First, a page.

The other issue I have with the chamois is the invention of ridges on the pad; who-ever invented these needs to be shot. In a nutshell, when you wear shorts with ridges in the chamois, parts of your delicate anatomy get nipped in there, and over the many miles you will cycle in these shorts it will hurt… a lot. I’ve put some pictures below to highlight the problem!
What made the Descente bib shorts I mentioned earlier so comfortable was that the chamois was just a thin slither of material, hardly padded at all with no gel lumps or bumps, or those god awful ridges – I’ve included photographs so you can let me know if anyone still makes them!
I’ve spent literally thousands of miles cycling in these shorts and I think the fact that the chamois is so thin and flat, without any lumps or bumps to negotiate in the pad – I can hardly tell I have them on when I wear them. Only problem is, the lycra is perishing…
When I bought my first pair of bib shorts, I’m sure there was only the standard option of having braces, two straps going over the shoulders. Nowadays companies are trying to differentiate themselves with all manner of styles, some doing a better job than others.
A rather expensive brand that I wish I could afford, brought out the ‘monobib’ essentially one strap that rises out of the shorts in the middle, passes across the middle of the boobs and splits to go over the head before reverting to one strap to join the shorts at the back, more accurately depicted in the photograph below. I eventually caved in to this trend and bought a pair from Look, pictured below;
Although these may look very appealing, ladies please read on before wasting your hard earned pennies. After wearing these shorts for just one day on the coastal ride I can really understand why the model has chosen this particular pose.
To start with, she’s had to adopt such a wide stance, because the thickness of the pad is preventing her from closing her legs. The amount of material, the depth, the lumps and bumps and ridges on this chamois pad made this one of the most uncomfortable I’ve ever experienced. The ‘gel inserts’ were in the wrong location and as mentioned earlier the ridges that were both width and length-ways meant I got my lady parts nipped and it wasn’t pleasant.
The poor woman is grabbing her neck because of the tension on the mono-strap. I guess to prevent the strap from sagging they’ve had to make it incredibly taught, although it wasn’t painful – I was accutely aware of having the straps around my neck, more so than on standard duo-braces.
To alleviate the problem of having to hoist the neck opening of the mono-strap over your head when you need the toilet, there is a plastic fastener at the front. It’s basically a horizontal hook that slides into a material loop. I noticed when I bent over to get my bottle, the hook was prone to start trying to undo itself and again I was constantly checking on it – not something you want to be faffing on with on long distances, trust me!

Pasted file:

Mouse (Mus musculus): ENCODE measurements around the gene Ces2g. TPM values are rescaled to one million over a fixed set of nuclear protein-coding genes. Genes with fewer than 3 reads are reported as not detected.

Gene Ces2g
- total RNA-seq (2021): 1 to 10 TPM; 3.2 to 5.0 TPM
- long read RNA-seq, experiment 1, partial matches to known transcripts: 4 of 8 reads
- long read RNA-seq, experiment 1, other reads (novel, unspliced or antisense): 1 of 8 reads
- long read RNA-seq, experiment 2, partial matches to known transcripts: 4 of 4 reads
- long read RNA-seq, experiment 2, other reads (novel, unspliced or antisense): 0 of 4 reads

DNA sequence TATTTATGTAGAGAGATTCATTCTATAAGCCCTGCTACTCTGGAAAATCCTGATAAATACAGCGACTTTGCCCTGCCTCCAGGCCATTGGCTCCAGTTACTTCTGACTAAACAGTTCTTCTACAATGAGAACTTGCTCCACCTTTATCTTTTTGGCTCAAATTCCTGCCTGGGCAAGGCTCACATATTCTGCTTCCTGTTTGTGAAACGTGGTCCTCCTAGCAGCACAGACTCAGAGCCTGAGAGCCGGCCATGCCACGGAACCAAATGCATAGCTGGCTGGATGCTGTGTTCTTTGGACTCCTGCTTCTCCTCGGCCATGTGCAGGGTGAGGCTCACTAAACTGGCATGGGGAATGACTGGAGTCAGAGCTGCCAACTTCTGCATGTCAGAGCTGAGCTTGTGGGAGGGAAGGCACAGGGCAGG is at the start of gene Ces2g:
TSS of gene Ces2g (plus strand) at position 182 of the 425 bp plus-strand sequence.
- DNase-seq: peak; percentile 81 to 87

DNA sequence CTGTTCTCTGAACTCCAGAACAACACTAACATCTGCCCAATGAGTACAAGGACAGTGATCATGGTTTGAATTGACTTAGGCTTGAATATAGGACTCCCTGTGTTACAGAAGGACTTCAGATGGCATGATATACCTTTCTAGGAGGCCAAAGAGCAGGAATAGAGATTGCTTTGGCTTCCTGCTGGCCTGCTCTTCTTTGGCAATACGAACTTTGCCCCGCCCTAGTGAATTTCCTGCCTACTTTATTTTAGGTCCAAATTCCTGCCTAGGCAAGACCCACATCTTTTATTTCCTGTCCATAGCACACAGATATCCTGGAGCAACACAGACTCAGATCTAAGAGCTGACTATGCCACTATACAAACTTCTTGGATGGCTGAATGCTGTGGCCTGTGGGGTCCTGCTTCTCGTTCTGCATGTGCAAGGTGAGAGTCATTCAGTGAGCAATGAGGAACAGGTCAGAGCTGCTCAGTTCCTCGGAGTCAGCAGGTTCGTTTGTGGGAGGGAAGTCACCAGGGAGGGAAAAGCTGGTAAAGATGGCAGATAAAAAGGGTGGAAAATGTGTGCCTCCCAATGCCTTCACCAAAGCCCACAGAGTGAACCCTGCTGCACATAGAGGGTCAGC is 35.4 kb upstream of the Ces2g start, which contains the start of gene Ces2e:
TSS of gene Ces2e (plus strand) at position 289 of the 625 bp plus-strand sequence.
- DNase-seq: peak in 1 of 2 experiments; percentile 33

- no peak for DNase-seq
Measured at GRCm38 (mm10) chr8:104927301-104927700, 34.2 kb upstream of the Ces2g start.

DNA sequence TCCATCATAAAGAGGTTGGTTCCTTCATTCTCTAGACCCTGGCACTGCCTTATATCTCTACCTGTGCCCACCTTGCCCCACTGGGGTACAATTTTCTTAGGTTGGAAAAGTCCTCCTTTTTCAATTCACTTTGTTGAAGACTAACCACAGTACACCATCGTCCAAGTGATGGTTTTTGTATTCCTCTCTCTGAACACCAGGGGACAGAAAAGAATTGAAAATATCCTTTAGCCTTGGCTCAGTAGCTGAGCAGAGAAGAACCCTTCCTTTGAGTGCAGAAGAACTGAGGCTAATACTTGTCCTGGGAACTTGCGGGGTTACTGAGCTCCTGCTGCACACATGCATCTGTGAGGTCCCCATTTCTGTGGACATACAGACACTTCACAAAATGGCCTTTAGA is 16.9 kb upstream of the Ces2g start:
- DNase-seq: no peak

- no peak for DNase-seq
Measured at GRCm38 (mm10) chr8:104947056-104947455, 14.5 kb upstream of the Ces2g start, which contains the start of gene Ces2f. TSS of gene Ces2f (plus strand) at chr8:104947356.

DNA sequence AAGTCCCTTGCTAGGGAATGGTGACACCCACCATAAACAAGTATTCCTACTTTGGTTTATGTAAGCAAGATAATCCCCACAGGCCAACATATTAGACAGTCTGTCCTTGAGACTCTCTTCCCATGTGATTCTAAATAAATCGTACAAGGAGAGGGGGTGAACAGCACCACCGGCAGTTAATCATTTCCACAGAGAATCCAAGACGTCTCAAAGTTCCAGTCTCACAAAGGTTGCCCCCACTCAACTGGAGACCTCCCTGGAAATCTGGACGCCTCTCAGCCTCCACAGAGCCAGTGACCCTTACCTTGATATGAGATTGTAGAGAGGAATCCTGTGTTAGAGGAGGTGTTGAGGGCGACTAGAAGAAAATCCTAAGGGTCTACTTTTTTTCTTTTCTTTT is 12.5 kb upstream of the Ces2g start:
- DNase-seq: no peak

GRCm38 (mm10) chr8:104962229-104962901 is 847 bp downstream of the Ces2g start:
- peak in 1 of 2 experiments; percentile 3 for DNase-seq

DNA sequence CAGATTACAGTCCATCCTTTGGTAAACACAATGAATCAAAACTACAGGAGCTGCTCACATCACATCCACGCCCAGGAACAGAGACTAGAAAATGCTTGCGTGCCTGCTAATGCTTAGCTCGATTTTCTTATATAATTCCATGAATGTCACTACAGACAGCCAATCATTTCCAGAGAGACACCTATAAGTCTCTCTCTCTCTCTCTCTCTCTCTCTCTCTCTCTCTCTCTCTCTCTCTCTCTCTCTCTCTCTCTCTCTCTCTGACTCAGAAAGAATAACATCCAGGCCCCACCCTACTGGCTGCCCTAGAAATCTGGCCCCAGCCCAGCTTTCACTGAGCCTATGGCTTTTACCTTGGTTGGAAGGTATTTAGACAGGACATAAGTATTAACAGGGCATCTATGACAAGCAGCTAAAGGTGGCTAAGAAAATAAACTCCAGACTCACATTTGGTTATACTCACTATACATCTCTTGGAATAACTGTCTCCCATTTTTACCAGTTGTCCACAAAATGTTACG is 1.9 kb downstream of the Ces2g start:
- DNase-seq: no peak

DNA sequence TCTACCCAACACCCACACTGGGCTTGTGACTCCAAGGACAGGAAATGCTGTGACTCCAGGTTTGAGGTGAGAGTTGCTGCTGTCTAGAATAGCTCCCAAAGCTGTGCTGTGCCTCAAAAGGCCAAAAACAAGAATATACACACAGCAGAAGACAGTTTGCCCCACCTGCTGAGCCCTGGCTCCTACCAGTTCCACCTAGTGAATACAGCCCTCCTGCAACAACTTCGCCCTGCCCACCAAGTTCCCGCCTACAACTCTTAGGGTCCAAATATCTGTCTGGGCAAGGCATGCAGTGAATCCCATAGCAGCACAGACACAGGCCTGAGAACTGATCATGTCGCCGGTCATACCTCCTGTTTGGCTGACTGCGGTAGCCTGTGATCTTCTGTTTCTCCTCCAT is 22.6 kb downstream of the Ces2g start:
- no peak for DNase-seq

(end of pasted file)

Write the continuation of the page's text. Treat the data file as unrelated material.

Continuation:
Another thing I noticed on these shorts that I’d not come across before was the length of the leg, leading me on to my next point;
From all of the cycling I do, my legs aren’t too bad, they could always be thinner in the thigh area but who doesn’t think that about themselves. With this in mind, I’m not too worried about how I look in the lycra but this all changed when I stumbled on a ‘cut’ of shorts I’d never seen before, the rather revealing ‘competition/sports cut’…
I tried the shorts on in the safety of a changing room and everything seemed fine, maybe a tad shorter than previous pairs, but nothing too noticeable. It was only when I was in the saddle and caught my inner thigh trying to escape. As I’m not a pro, I do have the inevitable area of unwanted flab around the upper thigh, usually hidden in the safety of my shorts. As long as shorts just reveal my relatively toned quads I don’t mind, but the competition cut is just too short for me. So if you don’t want the discomfort of having to keep stuffing your thighs back in or yanking down the shorts – watch out for the leg length.
Leg grippers help stop the shorts from riding up the leg when you’re pedaling. Usually, silicone tape OR zig-zag elastic strips are built inside the hem to help the shorts stay put, this is the method I favour. If you struggle with silicone/elastic in terms of skin reactions, then the more modern approach of an elasticated hem that relies on pressure to keep the legs of the shorts shifting about is probably best. The problem I have with those is that the ‘hem’ is usually made from another material and end up not being tight enough so they ride up.
I know there are a lot of features to look at when buying bib short, but don’t be daunted, the benefits of wearing them far outweigh the alternative of wearing baggy casual sports shorts. I’ve just highlighted the gripes I’ve had to enable you to choose more wisely.